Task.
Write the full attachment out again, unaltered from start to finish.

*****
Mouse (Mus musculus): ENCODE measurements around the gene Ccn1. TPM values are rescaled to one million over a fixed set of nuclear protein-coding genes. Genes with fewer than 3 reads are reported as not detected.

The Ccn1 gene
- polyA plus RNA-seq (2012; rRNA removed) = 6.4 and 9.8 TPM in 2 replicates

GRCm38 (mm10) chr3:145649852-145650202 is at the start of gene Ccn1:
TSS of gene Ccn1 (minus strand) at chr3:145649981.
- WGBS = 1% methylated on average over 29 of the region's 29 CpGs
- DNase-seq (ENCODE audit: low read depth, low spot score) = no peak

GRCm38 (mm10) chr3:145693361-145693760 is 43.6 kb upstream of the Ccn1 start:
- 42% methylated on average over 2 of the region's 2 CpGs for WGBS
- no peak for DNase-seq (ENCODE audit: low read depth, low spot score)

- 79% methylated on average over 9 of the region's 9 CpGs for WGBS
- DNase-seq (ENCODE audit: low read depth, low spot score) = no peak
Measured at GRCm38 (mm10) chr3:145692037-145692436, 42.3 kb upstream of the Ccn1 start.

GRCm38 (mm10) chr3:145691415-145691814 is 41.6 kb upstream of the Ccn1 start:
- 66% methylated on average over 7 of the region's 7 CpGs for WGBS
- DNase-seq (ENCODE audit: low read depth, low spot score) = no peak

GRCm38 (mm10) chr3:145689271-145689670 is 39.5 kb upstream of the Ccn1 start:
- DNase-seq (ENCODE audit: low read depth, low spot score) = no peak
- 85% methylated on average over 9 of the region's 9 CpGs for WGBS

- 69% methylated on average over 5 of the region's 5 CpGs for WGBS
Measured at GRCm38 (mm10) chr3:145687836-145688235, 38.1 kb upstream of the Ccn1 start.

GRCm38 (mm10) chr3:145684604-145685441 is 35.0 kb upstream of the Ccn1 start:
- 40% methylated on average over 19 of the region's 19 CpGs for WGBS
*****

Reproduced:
Mouse (Mus musculus): ENCODE measurements around the gene Ccn1. TPM values are rescaled to one million over a fixed set of nuclear protein-coding genes. Genes with fewer than 3 reads are reported as not detected.

The Ccn1 gene
- polyA plus RNA-seq (2012; rRNA removed) = 6.4 and 9.8 TPM in 2 replicates

GRCm38 (mm10) chr3:145649852-145650202 is at the start of gene Ccn1:
TSS of gene Ccn1 (minus strand) at chr3:145649981.
- WGBS = 1% methylated on average over 29 of the region's 29 CpGs
- DNase-seq (ENCODE audit: low read depth, low spot score) = no peak

GRCm38 (mm10) chr3:145693361-145693760 is 43.6 kb upstream of the Ccn1 start:
- 42% methylated on average over 2 of the region's 2 CpGs for WGBS
- no peak for DNase-seq (ENCODE audit: low read depth, low spot score)

- 79% methylated on average over 9 of the region's 9 CpGs for WGBS
- DNase-seq (ENCODE audit: low read depth, low spot score) = no peak
Measured at GRCm38 (mm10) chr3:145692037-145692436, 42.3 kb upstream of the Ccn1 start.

GRCm38 (mm10) chr3:145691415-145691814 is 41.6 kb upstream of the Ccn1 start:
- 66% methylated on average over 7 of the region's 7 CpGs for WGBS
- DNase-seq (ENCODE audit: low read depth, low spot score) = no peak

GRCm38 (mm10) chr3:145689271-145689670 is 39.5 kb upstream of the Ccn1 start:
- DNase-seq (ENCODE audit: low read depth, low spot score) = no peak
- 85% methylated on average over 9 of the region's 9 CpGs for WGBS

- 69% methylated on average over 5 of the region's 5 CpGs for WGBS
Measured at GRCm38 (mm10) chr3:145687836-145688235, 38.1 kb upstream of the Ccn1 start.

GRCm38 (mm10) chr3:145684604-145685441 is 35.0 kb upstream of the Ccn1 start:
- 40% methylated on average over 19 of the region's 19 CpGs for WGBS